When some of these potential ‘stay away from home’ plans are thrown out into the atmosphere of possibility by the people around me, I just find the idea of going through with it absolutely impossible. Sometimes I challenge these ‘FUCK NO’ feelings, but sometimes I have to just accept defeat in fear of pushing myself too hard, before yodelling the aforementioned “FUCK NOOOOOOO” into the valleys and beyond from my cosy cosy sofa. You know those days where you just feel really overwhelmed and you have to give in and sit on your bed and be kind to yourself and maybe have 15 mojitos (I’m kidding lol OR AM I – I GUESS WE MAY NEVER KNOW)
Other situations feel like less of a challenge beforehand as the fun definitely outweighs the anxiety. I’m currently on a break in Devon and it’s absolutely idyllic. I’m staying in a little apartment right on the beach, overlooking the sea and the sand dunes. I have no work to do, and abolutely nothing with any weight to worry about. But however well-received a holiday may feel, and however grateful I am to be there, the OCD is ever present. The OCD is like a small, wrinkly Rumpelstiltskin that sits in my handbag, spinning straw into wicked, wicked lies that he waits to feed into my mouth when I’m feeling really genuinely happy (lol my similes are getting out of hand).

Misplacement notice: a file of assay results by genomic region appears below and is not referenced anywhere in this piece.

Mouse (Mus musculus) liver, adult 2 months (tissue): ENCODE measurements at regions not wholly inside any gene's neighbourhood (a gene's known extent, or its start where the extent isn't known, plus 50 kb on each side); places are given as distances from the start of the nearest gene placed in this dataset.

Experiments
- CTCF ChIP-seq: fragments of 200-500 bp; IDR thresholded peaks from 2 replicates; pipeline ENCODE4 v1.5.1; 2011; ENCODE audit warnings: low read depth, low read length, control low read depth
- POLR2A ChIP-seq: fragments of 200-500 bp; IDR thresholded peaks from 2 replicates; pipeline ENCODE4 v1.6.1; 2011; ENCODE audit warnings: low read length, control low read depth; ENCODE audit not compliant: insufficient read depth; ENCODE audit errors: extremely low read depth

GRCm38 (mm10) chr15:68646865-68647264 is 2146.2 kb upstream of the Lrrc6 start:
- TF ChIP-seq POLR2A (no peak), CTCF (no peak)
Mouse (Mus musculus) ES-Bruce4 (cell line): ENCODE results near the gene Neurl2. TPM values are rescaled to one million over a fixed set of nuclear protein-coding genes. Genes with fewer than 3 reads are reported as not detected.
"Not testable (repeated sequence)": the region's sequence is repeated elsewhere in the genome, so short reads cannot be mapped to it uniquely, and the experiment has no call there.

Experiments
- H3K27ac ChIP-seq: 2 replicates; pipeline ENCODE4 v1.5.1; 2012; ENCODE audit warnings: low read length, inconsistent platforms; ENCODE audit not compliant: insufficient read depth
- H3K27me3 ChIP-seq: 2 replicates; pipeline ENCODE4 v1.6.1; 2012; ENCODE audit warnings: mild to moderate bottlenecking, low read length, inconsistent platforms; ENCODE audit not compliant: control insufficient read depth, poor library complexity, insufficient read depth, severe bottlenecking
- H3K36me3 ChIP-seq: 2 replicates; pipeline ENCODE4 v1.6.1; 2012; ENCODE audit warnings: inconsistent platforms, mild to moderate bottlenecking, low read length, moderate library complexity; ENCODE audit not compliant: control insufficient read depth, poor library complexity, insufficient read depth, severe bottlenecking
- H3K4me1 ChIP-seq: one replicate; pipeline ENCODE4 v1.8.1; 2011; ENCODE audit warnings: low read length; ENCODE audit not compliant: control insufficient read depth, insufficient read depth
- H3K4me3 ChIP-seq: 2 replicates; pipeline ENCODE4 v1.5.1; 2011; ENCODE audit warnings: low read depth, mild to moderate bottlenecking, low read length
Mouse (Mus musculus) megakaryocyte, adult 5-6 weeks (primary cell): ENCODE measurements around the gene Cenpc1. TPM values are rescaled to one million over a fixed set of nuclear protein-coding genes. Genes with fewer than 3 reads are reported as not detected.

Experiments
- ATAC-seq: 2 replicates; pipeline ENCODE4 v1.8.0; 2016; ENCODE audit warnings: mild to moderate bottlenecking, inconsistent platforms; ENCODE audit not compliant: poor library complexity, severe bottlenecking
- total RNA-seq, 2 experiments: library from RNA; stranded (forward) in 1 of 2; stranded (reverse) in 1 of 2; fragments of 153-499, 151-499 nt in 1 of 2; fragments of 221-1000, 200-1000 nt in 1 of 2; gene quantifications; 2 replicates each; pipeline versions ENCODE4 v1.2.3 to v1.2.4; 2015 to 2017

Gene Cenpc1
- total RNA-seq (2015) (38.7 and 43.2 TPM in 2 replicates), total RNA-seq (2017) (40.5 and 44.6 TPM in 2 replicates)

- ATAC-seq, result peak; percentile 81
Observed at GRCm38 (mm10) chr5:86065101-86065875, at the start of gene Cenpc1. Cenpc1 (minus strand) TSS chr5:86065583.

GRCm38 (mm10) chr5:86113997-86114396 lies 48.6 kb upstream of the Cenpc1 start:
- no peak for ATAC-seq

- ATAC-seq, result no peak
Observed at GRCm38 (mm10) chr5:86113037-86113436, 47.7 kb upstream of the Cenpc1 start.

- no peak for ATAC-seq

I go away a few times a year, both on British holidays and abroad holidays. Sometimes, I’m absolutely fine during these holidays and the OCD doesn’t flare up at all. Other times, OCD will have been near-to-nonexistent leading up to the holiday and then BAM KABOOOSH WAPOOOOOOW I’m absolutely not okay, and I have none of my home comforts to give me any kind of relief from the alien environment that I’m now perched in, with my hands in my pockets and a look of unsettled disgust etched across my freckled mug.
“So what actually HAPPENS on these holidays when the OCD flares up” I hear you cry from yonder. Well, my dear curious readers – mild examples include very sweaty palms (for it is I, sexy mim), nausea, light-headedness and sometimes an urge to cry publicly (anyone who knows me knows that I’d rather eat my own spleen – or maybe even 12 other people’s spleens for that matter – than cry in public). I feel a frequent need to wash my hands, but no amount of washing is enough, which results in me running my hands under the taps for a ridiculous amount of time. I moisturise my hands repeatedly, before removing the moisturiser straight away. More extreme examples include the fact that I begin subconsciously yet meticulously checking my food before I eat it, and I usually end up eating far less. Sleep evades me unless I take sleep medication, and sand and dirt are enough to induce panic attacks. The infamous intrusive images and sounds then begin (think nails dragging on blackboards and cutlery scratching across plates), which is closely followed by repeated finger-licking and rubbing to try and reduce the intrusive thoughts. I always feel like my fingers are made of chalk, and it gives me an unbearable feeling that I literally can’t explain. All-in-all, it’s enough to add a little distraction to a serene beach holiday.